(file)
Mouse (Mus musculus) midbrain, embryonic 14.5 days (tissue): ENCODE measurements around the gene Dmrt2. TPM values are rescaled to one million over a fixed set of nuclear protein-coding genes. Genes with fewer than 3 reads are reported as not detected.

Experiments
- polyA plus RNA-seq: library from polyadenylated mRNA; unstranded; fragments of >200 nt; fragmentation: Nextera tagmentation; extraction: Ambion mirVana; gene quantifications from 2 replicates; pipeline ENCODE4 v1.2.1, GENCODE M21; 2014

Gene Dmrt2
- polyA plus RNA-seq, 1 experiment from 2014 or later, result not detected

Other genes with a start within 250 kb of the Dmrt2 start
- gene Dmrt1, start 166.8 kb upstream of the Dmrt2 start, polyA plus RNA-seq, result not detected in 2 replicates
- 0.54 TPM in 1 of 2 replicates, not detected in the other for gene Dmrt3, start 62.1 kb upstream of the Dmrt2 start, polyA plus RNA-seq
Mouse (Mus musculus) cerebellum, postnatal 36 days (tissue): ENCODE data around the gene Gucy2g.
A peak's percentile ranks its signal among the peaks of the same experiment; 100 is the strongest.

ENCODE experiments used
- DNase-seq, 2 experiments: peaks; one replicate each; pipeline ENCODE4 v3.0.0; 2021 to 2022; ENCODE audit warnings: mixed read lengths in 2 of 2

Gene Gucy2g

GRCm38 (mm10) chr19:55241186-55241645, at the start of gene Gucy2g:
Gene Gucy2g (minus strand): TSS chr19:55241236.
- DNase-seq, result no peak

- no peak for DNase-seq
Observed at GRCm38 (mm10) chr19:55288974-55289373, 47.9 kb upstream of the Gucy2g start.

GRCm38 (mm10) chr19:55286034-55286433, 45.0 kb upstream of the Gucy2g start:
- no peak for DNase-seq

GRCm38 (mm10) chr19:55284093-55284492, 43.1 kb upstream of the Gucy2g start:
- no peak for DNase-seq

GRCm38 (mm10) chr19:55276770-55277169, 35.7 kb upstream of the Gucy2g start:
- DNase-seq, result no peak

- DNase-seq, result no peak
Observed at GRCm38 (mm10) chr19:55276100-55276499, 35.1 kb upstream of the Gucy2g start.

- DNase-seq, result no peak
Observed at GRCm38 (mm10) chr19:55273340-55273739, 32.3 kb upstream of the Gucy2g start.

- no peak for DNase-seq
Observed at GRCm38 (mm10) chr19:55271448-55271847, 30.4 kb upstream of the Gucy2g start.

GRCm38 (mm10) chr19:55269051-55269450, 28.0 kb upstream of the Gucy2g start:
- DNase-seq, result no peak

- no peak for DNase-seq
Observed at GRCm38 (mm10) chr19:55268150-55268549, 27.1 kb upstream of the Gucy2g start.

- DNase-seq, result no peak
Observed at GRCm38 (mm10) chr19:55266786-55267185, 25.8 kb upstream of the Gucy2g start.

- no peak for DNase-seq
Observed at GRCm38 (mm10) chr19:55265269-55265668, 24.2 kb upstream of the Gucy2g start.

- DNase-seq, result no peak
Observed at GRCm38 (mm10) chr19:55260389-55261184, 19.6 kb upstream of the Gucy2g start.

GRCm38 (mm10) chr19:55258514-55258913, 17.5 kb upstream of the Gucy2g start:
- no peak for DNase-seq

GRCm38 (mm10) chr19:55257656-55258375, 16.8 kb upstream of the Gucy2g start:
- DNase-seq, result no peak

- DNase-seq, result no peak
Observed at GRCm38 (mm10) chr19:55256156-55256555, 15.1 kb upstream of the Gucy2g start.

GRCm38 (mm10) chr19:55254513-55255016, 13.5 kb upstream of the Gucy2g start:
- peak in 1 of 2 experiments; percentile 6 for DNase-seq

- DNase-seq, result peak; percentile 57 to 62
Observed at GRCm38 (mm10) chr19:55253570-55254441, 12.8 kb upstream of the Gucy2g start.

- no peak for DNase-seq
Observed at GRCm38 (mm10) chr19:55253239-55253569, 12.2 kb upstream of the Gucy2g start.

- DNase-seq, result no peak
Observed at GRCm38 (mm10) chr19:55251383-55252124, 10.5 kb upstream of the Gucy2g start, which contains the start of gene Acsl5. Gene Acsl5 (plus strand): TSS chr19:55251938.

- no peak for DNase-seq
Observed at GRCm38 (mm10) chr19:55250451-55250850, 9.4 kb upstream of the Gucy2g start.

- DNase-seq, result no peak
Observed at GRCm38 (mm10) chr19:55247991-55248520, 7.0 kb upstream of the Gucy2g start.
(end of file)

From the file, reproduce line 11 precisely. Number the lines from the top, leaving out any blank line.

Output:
ENCODE experiments used